26 Feb California Employment Laws Effective Jan. 1, 2021
In general, once approved by both the state legislature and the state governor, a new bill in California becomes effective on January 1 of the following year (some exceptions are possible for emergency measures and when the bills specifically appoint a different effective date).
This Compliance Bulletin provides an overview of labor and employment laws California adopted throughout 2020. Specific labor and employment updates include:
- Employee leave;
- Employee wages;
- Worker classification;
- Workplace safety; and
- Youth employment.
Employers should review these laws and update their employment policies, practices and procedures to remain in compliance. Employers should seek the advice of a knowledgeable legal professional for specific situations and counsel on how to implement required changes.
As usual, employers should also continue to monitor California’s Department of Industrial Relations communications for updates on these, and additional labor and employment, topics. Please contact us for more information on these updates and other labor and employment issues.
Updates to employee leave expanded the California Family Rights Act and victim leave and clarified the use of sick leave and paid family leave.
The state increased the threshold to qualify for the physician, surgeon and computer professional overtime exemptions. State pay data reporting requirements also became effective.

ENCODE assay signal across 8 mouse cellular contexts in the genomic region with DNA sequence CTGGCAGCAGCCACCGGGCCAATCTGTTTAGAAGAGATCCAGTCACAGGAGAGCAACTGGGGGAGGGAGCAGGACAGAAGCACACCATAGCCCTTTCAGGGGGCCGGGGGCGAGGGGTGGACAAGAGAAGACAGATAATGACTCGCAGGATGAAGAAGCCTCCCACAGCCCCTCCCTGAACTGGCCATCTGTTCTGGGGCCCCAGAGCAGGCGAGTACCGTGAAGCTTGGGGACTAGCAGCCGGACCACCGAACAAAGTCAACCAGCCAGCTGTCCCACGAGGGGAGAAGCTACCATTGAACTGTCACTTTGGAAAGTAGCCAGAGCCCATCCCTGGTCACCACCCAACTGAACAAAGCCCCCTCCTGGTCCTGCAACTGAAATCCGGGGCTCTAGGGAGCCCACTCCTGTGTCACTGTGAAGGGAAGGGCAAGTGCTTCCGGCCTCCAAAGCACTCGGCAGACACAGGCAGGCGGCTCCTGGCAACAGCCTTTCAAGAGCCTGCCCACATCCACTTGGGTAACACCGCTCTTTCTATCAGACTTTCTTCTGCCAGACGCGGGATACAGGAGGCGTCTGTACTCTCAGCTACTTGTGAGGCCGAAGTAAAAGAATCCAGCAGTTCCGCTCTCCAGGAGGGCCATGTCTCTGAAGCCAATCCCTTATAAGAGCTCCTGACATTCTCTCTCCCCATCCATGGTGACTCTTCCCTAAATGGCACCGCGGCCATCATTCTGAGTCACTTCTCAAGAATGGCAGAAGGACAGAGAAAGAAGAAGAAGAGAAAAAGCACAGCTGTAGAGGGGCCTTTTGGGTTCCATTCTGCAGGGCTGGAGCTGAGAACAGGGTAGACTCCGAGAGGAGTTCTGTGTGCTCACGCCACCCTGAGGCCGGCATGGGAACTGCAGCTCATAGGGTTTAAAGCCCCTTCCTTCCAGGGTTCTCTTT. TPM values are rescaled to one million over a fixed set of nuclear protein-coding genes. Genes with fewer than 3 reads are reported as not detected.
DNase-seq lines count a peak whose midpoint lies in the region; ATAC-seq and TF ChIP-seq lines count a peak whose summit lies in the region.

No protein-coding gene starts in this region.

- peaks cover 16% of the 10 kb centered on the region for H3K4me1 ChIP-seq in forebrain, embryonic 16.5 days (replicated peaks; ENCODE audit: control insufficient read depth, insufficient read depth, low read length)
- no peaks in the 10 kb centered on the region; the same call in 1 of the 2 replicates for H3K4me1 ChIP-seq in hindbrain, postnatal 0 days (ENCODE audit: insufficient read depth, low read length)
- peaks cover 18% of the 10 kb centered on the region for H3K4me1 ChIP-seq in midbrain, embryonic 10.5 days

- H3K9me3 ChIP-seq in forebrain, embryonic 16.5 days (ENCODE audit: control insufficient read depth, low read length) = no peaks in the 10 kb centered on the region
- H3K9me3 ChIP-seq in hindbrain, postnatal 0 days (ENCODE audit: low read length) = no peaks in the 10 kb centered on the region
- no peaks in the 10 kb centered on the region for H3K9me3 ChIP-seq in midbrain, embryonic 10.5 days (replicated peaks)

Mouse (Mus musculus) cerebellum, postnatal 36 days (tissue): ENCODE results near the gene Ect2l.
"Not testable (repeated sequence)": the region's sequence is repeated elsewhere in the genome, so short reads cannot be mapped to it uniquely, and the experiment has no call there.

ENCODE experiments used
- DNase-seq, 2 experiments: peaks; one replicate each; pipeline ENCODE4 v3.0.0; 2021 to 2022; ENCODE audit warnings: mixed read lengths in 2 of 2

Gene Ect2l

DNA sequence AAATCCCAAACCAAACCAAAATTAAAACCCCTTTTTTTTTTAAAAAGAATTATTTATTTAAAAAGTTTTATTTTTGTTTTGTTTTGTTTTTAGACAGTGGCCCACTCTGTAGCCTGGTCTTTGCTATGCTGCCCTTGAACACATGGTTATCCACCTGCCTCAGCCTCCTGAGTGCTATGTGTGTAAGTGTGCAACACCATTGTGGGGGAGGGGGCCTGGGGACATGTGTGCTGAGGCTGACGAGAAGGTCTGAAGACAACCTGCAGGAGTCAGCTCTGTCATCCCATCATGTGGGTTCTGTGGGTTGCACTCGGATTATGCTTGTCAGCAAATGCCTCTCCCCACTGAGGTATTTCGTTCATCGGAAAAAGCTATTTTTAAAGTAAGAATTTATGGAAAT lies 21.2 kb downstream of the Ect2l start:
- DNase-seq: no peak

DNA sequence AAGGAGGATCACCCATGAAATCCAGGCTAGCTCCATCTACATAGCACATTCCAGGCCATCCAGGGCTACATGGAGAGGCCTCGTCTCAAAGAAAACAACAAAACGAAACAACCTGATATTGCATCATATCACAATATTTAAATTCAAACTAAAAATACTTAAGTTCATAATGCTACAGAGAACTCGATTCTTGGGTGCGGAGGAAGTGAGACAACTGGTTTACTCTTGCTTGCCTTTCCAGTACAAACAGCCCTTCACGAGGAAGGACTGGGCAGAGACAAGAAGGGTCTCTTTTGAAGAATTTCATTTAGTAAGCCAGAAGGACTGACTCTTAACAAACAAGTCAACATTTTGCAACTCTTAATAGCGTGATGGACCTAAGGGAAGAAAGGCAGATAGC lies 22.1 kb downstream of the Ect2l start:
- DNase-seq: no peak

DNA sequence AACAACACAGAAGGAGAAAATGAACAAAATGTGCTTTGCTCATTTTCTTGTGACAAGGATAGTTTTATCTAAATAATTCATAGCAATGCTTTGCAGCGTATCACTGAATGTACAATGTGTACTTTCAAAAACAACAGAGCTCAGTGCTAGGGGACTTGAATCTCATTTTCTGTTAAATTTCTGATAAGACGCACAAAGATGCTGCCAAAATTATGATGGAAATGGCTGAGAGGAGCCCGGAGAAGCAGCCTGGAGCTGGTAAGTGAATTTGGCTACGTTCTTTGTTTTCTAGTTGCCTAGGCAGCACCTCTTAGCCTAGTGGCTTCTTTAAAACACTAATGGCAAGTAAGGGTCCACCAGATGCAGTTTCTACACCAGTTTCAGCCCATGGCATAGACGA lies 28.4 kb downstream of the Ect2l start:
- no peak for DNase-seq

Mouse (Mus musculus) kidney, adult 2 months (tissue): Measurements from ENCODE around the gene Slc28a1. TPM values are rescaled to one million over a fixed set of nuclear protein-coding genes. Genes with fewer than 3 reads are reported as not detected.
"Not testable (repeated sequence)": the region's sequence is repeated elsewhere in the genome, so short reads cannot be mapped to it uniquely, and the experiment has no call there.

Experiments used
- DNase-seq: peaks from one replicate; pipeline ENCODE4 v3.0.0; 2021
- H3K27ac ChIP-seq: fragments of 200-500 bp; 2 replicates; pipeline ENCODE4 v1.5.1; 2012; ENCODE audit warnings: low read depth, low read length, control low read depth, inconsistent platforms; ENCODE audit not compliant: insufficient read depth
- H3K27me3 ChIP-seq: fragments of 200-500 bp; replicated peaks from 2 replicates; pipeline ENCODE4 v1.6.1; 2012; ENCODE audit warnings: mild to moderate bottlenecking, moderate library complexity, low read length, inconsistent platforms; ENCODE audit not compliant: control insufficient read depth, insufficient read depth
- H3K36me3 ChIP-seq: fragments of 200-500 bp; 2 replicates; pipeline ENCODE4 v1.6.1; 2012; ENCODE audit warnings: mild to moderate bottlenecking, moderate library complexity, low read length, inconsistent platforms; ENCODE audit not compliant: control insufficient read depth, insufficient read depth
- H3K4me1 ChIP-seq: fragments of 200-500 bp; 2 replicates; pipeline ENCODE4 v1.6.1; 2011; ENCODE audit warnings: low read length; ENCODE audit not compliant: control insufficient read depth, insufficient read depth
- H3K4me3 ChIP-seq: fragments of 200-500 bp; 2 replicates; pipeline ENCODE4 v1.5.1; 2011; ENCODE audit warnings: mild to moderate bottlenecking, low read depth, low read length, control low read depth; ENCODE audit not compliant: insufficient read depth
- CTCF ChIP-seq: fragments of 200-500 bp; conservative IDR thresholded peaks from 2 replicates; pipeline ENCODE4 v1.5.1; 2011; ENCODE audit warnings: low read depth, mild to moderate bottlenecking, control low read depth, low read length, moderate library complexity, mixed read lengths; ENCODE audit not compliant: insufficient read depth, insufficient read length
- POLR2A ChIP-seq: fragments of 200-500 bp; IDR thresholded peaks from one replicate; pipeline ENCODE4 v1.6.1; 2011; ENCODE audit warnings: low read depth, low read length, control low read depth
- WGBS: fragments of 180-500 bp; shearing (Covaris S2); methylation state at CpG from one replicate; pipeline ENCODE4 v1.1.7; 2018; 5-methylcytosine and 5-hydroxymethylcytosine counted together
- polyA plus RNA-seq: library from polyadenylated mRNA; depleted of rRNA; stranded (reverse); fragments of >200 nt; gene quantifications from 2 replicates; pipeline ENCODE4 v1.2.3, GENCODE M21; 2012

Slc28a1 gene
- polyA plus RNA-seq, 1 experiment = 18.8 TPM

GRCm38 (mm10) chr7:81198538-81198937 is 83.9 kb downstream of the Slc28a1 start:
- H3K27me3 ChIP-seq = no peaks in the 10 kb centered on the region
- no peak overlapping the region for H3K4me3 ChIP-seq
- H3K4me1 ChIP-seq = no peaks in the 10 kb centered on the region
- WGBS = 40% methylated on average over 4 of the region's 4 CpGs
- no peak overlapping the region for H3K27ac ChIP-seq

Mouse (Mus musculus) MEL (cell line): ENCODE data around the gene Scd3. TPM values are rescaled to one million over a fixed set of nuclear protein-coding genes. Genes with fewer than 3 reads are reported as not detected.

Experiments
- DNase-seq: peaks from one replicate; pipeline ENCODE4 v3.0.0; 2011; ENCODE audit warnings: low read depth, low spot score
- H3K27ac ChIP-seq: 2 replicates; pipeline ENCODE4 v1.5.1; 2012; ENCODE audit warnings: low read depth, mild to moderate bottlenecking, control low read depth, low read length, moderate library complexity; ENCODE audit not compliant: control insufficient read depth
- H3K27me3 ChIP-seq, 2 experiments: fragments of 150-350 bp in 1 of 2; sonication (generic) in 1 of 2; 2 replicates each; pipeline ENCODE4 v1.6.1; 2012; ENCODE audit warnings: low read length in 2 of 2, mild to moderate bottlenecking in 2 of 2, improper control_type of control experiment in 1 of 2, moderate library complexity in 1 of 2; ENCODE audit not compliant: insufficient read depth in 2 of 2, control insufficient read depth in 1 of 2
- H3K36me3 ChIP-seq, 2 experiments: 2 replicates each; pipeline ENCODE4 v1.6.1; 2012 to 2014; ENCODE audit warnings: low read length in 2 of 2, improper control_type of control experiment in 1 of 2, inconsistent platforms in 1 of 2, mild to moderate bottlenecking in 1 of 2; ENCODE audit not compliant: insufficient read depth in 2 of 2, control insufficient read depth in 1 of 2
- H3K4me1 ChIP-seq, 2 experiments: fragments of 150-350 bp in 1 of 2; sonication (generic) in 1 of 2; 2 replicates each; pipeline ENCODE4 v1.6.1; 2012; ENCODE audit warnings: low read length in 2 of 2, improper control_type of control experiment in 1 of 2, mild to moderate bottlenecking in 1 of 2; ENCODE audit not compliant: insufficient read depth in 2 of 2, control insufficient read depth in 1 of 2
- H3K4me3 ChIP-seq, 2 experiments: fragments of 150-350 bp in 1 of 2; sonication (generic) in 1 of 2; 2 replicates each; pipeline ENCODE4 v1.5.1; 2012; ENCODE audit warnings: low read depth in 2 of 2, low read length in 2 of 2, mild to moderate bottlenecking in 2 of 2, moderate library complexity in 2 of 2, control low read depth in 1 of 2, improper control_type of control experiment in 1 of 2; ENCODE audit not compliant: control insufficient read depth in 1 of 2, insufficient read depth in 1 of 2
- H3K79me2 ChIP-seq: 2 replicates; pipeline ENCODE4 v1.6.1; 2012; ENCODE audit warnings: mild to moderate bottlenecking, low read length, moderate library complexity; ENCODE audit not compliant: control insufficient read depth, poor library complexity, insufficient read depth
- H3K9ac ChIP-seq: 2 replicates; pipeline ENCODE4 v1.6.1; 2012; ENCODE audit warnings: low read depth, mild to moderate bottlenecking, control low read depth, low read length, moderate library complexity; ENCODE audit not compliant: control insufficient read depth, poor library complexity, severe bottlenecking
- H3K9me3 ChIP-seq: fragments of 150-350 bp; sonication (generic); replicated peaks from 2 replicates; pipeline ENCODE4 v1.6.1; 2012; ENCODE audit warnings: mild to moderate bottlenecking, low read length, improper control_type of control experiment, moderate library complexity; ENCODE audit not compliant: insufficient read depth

California clarified how the ABC independent contractor test applies to newspaper carriers and app-based drivers.
HR personnel and some supervisors for employers with five or more employees became mandatory sexual abuse reporters for employees under the age of 18.
Diversifying the Board of Directors (AB 979): The law requires corporations that have a principal office in California to add
individuals from underrepresented communities to their boards of directors by the end of 2021. “Individuals from underrepresented communities” is defined as individuals who self-identify as Black, African American, Hispanic, Latino, Asian, Pacific Islander, Native American, Native Hawaiian or Alaska Native, or who self-identify as gay, lesbian, bisexual, or transgender.
In addition, by the end of 2022, affected corporations must meet the specified quotas, based on the size of their board of directors.
Extending Filing Deadlines for Discrimination Claims (AB 1947): This new law extends the filing deadline for discrimination claims from six months to one year after the occurrence of the violation. The law also strengthens the enforcement of state whistleblower employee protections.